Are Everyday Candles Destroying Your Home And Health?

Published: 12th November 2005
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Did you know that most candles are made from the sludge in the bottom of a barrel of oil which is bleached and texturized with a chemical called acrolein?

They're called paraffin candles and burning one puts all the same horrible toxins and carcinogens (cancer causing agents) into the air in your home that burning diesel fuel in your home would.

The National Candle Association estimates that more than 7 million people in the US alone burn candles every year.

But testing by the EPA has confirmed that those candles, and the smoke and soot they give off, contain several dangerous chemicals in significant quantities. These chemicals include known or probable carcinogens, neurotoxins and reproductive toxins.

The American Lung Association also warns that burning paraffin candles can emit toxins (in measurable amounts) into your home's air.

It might shock you to learn that after burning just a few paraffin candles in your home, the overall effect on the quality of the air in your home could be worse than the air in major cities like Los Angeles!

Not only is your health affected, but the health of your pets and children as well.

Cathy Flanders who has been at the forefront of addressing health and safety issues involving candles says, "With the current 'candle-craze' and increased candle burning in homes, expectant Moms need to be aware of the fact that the emissions from some candles are toxic, reproductive toxins, neuro-toxins and/or carcinogens. This has been a growing cause for concern for the EPA and children's health agencies."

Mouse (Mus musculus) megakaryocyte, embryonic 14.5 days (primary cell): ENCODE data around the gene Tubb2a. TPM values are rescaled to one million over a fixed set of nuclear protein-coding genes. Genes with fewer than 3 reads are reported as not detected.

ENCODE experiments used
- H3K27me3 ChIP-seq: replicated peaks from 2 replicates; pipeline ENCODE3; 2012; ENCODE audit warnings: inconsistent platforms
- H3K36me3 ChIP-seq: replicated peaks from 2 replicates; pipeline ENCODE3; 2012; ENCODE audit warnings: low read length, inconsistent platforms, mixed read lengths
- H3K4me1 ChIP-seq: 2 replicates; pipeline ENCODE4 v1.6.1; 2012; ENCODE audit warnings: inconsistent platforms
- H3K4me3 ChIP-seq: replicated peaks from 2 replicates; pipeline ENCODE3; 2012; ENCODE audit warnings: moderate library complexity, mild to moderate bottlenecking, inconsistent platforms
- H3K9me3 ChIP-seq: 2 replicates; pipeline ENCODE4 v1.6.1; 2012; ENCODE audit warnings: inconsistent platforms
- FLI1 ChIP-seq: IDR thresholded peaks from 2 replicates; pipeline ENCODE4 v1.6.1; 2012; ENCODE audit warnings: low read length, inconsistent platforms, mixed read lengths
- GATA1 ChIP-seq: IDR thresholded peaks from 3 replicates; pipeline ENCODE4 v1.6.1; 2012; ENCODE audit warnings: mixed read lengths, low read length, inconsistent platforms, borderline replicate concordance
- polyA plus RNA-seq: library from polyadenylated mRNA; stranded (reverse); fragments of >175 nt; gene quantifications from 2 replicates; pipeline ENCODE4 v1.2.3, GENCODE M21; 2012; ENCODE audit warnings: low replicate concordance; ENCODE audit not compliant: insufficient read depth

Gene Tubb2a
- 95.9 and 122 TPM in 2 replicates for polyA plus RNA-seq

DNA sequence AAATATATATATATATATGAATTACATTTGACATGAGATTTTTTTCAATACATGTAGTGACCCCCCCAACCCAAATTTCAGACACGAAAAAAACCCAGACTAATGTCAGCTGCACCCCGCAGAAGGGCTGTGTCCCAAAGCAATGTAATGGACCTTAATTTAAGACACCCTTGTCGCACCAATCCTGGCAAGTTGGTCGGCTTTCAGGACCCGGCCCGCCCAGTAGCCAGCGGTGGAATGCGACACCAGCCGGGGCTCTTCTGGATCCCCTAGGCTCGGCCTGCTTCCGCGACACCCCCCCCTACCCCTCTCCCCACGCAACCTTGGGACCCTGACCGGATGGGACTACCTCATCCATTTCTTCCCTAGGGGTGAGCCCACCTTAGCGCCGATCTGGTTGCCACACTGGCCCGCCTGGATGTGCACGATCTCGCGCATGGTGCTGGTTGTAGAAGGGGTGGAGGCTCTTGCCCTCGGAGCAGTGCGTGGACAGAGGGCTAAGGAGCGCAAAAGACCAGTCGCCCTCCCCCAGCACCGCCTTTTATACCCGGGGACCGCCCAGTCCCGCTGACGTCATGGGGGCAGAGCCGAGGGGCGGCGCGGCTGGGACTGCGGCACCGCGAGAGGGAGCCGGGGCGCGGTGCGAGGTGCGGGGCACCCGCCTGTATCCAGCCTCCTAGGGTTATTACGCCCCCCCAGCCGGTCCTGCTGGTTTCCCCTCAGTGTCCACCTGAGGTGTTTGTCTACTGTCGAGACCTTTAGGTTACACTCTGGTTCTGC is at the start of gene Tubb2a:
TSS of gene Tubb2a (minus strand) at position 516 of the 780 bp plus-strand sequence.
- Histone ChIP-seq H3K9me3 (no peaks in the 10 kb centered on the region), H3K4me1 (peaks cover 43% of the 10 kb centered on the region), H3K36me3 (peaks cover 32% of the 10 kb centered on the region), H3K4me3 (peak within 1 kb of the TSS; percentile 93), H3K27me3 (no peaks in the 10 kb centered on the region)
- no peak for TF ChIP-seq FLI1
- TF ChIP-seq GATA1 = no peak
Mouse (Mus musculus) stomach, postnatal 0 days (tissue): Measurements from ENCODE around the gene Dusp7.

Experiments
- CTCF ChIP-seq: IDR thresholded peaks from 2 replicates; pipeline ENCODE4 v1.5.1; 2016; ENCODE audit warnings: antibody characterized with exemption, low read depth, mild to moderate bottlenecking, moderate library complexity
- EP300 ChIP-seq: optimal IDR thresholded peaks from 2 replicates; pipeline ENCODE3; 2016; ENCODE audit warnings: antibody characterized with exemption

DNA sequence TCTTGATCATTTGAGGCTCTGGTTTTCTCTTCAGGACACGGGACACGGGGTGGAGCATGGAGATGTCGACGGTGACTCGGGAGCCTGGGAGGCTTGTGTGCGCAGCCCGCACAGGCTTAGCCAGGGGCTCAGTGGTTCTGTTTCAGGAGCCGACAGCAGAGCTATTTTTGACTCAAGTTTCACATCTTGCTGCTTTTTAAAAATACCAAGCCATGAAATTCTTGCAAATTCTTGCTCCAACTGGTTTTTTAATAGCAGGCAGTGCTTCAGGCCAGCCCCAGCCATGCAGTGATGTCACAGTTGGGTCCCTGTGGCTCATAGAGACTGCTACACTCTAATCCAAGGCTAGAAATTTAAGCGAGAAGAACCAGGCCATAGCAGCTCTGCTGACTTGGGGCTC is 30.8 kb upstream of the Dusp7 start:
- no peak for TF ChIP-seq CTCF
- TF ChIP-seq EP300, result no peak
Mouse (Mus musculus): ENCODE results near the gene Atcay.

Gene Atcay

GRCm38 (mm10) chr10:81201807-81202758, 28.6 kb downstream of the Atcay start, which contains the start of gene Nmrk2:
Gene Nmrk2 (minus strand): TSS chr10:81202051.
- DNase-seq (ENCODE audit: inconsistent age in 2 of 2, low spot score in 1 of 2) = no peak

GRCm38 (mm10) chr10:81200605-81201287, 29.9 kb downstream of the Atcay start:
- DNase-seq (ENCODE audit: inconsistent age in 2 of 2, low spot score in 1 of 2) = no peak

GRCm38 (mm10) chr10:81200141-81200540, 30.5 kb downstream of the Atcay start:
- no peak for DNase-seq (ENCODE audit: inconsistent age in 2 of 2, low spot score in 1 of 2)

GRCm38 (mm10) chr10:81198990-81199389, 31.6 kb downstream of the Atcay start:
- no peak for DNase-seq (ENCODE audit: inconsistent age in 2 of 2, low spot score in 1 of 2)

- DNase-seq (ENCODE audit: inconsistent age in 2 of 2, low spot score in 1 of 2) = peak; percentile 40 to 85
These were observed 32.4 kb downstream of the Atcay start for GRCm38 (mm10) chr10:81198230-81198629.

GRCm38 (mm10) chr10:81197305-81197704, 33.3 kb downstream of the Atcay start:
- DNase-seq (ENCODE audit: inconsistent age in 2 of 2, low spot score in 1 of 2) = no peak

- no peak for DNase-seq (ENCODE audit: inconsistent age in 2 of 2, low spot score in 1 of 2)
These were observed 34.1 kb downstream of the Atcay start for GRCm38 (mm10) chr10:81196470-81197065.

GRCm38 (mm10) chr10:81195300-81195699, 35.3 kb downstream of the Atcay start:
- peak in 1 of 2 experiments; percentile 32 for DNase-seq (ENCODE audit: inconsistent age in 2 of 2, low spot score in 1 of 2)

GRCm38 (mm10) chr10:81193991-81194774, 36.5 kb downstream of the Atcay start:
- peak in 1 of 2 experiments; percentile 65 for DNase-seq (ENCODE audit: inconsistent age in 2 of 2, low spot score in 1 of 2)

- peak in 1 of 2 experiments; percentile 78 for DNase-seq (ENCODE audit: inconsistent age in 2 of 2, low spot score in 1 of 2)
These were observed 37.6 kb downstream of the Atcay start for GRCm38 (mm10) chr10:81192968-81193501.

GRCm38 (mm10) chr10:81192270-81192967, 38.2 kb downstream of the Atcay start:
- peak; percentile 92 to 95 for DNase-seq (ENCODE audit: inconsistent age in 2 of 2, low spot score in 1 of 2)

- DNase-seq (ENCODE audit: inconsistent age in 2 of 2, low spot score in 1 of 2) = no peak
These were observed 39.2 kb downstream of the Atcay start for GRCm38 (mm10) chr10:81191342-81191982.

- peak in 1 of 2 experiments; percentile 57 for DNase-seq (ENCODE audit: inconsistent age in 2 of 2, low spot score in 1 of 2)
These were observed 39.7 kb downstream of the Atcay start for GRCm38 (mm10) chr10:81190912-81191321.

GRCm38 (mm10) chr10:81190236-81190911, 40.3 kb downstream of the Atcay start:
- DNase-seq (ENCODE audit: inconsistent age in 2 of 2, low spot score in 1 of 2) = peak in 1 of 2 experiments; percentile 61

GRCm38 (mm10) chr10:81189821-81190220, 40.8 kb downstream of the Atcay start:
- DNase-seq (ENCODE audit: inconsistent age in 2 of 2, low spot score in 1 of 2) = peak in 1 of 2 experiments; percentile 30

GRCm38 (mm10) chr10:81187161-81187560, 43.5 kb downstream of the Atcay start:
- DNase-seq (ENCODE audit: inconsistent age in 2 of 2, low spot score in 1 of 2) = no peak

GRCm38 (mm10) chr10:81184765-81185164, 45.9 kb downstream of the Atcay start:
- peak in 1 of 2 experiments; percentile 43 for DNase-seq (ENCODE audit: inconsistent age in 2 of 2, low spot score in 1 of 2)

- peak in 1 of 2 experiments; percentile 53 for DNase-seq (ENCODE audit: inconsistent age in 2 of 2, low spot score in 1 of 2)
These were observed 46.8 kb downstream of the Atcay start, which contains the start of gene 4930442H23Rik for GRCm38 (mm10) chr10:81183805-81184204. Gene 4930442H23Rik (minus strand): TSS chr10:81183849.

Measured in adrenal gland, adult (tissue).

And it might hit your pocket book soon too. Not only is the price of oil spiraling out of control, but you might have a nasty surprise the next time you go to renew your homeowners insurance.

The NIA Group (Insurance and Financial Services) lists the following problems with paraffin candles in an article on their website:

1) Reduces the internal air quality in your home.

2) Damage by particulate deposits on interior and exterior walls, carpets, furniture, appliances, window treatments, floors and other surfaces.

3) Contributes to health problems from inhaling particulate matter or ingesting harmful chemicals.

4) Spews hazardous chemicals that are either in the paraffin wax, the wick, or are present when paraffin wax is burned....Acetone, Benzene, Trichlorofluoromethane, Carbon Disulfide, 2-Butanone, Trichloroethane, Trichloroethene, Carbon Tetrachloride, Tetrachloroethene, Toluene, Chlorobenzene, Ethylbenzene, Styrene, Xylene, Phenol, Cresol, Cyclopentene and Lead

They go on to say...

"Another surprise is that the candle-making industry is not required to tell consumers about the ingredients used in their products, including when a wick is used which contains a lead core."

No one knows for sure if paraffin candles cause cancer, but there are at least 4 cancer-causing chemicals associated with paraffin candles.

The EPA lists these chemicals on their website:

1) Benzene (EPA classification as Group A, known human carcinogen).

2) Carbon Tetrachloride (EPA classification as Group B2 probable human carcinogen).